American car giant General Motors has signed a memorandum of understanding for the purchase of Saab by an investment group led by Swedish supercar manufacturer Koenigsegg.
Really? A tiny Swedish supercar company wants to buy beleaguered Saab?
That's the deal. Supercar maker Koenigsegg Automotive, together with a consortium of private investors, has formed Koenigsegg Group, which has reached a ‘tentative agreement’ to buy Saab from GM. In a press release, GM claims the memorandum of understanding 'secures Saab's future' - the Swedish car maker filed for reorganization under Swedish law on February 20 2009.
What are the details of the deal?
GM is hoping the sale will be completed this autumn, after the deal has been rubber-stamped by the courts. Many of the details are still under wraps, but the sale will include a $600m (£365m) funding commitment from the European Investment Bank, which the Swedish government will guarantee, while GM and Koenigsegg Group are also expected to provide additional funding. However, it’s expected that General Motors won’t actually receive any money from Koenigsegg Group in exchange for Saab.
So we'll see a Saab supercar next?
Not quite. A 9-4X SUV, based on the Cadillac SRX, is due in 2010, but first on Saab's schedule is the new 9-5, which is in the final stages of development and is expected to be shown at the Frankfurt motor show in September. The car will be built in Saab's Swedish Trollhättan factory, and GM will also continue to provide the company with its platforms and engines in the near future.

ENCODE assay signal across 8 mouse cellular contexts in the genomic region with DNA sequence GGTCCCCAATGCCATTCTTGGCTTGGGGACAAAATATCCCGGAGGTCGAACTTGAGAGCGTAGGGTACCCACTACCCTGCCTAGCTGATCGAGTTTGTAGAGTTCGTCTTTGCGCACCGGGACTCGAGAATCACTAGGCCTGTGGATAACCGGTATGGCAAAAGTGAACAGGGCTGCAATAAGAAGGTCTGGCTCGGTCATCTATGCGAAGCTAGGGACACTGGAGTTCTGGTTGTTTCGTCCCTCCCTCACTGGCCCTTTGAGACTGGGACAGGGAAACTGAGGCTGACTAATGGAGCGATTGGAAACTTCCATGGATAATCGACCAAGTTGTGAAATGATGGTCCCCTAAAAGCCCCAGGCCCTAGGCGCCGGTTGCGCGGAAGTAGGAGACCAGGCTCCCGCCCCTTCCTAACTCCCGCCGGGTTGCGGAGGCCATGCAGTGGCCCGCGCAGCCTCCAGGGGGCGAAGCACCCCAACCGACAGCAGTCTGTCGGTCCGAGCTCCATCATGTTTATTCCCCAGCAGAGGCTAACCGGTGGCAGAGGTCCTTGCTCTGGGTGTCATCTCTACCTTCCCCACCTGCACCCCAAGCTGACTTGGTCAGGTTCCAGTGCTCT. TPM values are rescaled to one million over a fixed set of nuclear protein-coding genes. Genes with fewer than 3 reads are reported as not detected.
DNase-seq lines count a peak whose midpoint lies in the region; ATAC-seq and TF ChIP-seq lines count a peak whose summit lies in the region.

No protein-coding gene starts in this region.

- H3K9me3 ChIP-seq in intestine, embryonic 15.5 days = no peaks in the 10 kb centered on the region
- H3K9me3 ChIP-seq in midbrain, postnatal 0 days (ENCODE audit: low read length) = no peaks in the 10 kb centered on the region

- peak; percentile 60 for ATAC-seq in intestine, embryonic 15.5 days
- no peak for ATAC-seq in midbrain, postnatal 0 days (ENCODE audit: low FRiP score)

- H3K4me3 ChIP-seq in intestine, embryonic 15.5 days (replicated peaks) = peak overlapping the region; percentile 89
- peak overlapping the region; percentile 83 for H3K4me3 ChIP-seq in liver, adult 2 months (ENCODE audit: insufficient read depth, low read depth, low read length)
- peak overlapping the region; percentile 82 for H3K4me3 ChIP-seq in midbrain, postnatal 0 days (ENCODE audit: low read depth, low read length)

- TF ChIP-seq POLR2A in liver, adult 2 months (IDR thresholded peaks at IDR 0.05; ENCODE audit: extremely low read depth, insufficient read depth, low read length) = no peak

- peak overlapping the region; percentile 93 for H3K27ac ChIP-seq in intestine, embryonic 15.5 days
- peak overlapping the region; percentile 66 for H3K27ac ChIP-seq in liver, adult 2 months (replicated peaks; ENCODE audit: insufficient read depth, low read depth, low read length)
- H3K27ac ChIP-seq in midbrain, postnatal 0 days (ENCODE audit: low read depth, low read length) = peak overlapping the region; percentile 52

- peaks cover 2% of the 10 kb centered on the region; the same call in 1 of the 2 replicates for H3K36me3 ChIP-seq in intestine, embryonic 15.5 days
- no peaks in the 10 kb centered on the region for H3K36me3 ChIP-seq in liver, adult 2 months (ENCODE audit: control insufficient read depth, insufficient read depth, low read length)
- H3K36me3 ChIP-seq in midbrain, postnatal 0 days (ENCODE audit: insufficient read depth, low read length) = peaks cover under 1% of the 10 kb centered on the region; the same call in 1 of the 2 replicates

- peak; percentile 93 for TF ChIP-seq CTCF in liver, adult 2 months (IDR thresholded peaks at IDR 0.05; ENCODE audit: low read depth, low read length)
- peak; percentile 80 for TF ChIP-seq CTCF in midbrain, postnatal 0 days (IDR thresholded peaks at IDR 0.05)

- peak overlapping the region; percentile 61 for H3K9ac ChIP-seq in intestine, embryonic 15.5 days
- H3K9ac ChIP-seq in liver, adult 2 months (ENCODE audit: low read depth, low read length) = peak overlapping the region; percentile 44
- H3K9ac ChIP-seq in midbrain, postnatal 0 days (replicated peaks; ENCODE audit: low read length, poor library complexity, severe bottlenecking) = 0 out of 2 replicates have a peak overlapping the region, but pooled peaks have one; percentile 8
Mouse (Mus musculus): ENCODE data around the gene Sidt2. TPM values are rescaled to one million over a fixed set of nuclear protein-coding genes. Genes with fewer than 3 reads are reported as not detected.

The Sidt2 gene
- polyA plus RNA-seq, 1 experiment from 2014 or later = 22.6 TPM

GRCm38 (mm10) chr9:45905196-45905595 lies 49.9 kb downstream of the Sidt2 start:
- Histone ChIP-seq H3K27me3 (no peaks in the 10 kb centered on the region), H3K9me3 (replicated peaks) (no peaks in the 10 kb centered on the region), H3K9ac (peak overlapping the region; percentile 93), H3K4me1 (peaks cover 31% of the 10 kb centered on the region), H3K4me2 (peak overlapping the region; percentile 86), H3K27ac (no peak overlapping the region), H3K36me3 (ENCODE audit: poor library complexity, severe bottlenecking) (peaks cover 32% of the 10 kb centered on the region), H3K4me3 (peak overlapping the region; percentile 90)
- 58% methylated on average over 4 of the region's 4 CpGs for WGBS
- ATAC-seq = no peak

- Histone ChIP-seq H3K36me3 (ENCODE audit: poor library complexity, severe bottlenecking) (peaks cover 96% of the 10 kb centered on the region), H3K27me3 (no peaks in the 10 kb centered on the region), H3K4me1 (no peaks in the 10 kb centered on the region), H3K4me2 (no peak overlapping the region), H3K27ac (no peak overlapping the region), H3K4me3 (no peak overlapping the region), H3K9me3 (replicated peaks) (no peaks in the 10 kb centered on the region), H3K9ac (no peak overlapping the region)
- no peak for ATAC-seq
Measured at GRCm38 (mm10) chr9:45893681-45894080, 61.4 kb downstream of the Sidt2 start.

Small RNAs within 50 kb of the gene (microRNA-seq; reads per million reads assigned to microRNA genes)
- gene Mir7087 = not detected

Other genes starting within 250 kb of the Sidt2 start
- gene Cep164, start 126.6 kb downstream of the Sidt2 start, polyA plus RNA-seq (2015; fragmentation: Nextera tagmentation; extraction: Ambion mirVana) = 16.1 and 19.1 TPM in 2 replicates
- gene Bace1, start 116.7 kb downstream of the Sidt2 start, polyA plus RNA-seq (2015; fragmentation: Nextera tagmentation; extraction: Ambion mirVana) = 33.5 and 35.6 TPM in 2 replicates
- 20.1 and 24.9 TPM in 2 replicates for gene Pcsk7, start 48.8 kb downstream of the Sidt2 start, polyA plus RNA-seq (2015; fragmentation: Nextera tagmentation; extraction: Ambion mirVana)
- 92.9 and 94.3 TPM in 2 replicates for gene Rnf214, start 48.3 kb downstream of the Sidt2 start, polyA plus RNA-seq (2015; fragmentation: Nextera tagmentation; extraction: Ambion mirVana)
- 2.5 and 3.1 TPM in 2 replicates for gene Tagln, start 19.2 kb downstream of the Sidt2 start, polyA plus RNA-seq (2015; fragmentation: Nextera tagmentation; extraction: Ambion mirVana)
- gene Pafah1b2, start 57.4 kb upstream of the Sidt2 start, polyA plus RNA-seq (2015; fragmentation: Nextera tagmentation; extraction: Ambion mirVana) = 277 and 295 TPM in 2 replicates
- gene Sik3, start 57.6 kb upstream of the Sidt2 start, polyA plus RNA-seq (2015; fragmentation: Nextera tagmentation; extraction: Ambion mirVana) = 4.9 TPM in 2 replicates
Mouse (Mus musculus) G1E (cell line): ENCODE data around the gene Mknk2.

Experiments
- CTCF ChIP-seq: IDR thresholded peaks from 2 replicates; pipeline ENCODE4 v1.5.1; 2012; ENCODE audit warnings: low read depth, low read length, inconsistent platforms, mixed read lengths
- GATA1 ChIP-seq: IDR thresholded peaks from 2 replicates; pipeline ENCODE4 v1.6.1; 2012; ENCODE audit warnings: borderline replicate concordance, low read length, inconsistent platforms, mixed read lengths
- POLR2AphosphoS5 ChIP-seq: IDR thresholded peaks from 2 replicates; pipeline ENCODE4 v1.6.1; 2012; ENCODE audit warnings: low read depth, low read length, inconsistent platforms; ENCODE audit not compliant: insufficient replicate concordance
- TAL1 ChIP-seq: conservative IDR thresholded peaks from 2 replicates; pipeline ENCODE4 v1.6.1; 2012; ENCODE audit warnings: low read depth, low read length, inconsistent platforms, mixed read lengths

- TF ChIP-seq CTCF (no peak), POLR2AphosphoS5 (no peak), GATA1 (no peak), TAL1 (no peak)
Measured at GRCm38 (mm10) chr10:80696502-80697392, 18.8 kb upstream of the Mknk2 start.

Speaking about the agreement, managing director of Saab Jan Åke Jonsson said: 'The proposed agreement will enable us to maximize the brand’s potential through an exciting new product line-up with a distinctly Swedish character. Today’s announcement is great news for Saab’s current and future customers, dealers, suppliers and employees around the globe.'
It's also good news for GM, as the American company attempts to reorganise. 'This is yet another significant step in the reinvention of GM and its European operations,' said GM Europe president Carl-Peter Forster. 'Saab is a highly respected automotive brand with great potential. Closing this deal represents the best chance for Saab to emerge a stronger company. Koenigsegg Group's unique combination of innovation, entrepreneurial spirit and financial strength, combined with Koenigsegg's proven ability to create world-class Swedish performance cars in a highly efficient manner, made it the right choice for Saab as well as for General Motors.'
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